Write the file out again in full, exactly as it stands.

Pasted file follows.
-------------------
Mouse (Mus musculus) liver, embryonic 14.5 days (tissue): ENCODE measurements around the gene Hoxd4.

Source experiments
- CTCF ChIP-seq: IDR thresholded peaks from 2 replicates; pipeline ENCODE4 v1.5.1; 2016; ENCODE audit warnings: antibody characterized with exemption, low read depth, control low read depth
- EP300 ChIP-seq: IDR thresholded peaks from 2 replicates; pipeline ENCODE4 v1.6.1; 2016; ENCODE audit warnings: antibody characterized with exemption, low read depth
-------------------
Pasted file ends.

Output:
Mouse (Mus musculus) liver, embryonic 14.5 days (tissue): ENCODE measurements around the gene Hoxd4.

Source experiments
- CTCF ChIP-seq: IDR thresholded peaks from 2 replicates; pipeline ENCODE4 v1.5.1; 2016; ENCODE audit warnings: antibody characterized with exemption, low read depth, control low read depth
- EP300 ChIP-seq: IDR thresholded peaks from 2 replicates; pipeline ENCODE4 v1.6.1; 2016; ENCODE audit warnings: antibody characterized with exemption, low read depth